Thinking was beyond me, so I re-wrapped and put it back in the paper bag then I went to my wardrobe. Moving clothes aside, I unlocked the small safe and placed the forbidden item in there. I closed the safe door and sat there for a few minutes. I would have to get rid of it tomorrow. Find some place to smash and dump it. The longer the mirror stayed in my house the more chance it would get discovered during a random police search gang.

A shiver ran through me at that thought. It had been awhile since the banging had come at my door in the early hours of the morning. I hadn’t reached it in time and the police had broken the door down. They had searched my whole apartment, moving furniture, breaking things, making holes in the walls. They had left empty handed and gone to join the other policemen who’d been through my neighbours’ places.

The search gangs were a fact of life but you never got use to them. If they found anything banned you were arrested and taken to jail. So, if they came tonight….

‘No!’ I cried and lunged for the safe.

I scrambled with the lock and put the numbers wrong in twice. Pulling away, I took a few deep breaths then tried again. The safe clicked and I grabbed the paper bag from inside. Clutching it to my chest, I felt a sensation of fire. I had to get rid of this now. Closing the safe and the wardrobe. I went into the kitchen and found a rolling pin. Placing the compact mirror on the floor, I repeatedly hit it.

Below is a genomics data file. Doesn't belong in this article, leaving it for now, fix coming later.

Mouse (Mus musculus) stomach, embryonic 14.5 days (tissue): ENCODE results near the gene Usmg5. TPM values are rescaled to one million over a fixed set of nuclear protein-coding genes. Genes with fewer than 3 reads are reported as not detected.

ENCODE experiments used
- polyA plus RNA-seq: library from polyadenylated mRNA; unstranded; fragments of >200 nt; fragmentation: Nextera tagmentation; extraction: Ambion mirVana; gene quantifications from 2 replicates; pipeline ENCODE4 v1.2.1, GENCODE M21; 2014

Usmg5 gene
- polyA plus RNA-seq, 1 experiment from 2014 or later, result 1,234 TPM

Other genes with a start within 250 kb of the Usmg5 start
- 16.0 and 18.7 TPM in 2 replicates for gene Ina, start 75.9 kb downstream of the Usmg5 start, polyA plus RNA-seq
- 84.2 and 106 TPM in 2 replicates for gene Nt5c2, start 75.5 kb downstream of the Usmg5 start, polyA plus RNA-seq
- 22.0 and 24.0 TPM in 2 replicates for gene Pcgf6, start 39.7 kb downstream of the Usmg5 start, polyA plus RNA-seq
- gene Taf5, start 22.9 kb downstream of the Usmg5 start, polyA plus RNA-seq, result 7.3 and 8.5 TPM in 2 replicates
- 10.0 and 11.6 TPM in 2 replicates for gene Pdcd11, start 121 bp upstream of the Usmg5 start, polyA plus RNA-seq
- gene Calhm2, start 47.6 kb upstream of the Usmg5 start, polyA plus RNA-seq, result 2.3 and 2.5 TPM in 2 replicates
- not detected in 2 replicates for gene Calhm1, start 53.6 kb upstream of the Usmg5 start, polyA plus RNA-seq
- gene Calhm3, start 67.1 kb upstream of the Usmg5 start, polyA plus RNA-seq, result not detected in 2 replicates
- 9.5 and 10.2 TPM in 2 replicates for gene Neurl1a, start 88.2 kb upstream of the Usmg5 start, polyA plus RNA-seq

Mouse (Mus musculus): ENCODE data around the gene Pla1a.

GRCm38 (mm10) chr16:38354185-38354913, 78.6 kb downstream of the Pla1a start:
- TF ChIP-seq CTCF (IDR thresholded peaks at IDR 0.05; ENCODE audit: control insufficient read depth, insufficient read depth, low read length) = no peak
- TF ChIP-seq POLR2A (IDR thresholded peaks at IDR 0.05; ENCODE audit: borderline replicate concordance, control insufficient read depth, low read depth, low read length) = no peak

I didn’t hear any breaking but I was too scared to check. Putting the rolling pin back, I stuffed the now ripped paper bag in my handbag and left. I wasn’t sure where I was going and the weather was so bad. I went to get into my car then remembered it was at the garage being fixed.

I looked back at the apartment building, the wind whipping around me and the rain soaking through my skirt. I couldn’t go back. Walking on, I thought about a location I could take the mirror too. There were some alleyways, a small children’s park, a few bushes pushing out of people’s front gardens….A sign rose above me directing cars on the one way road.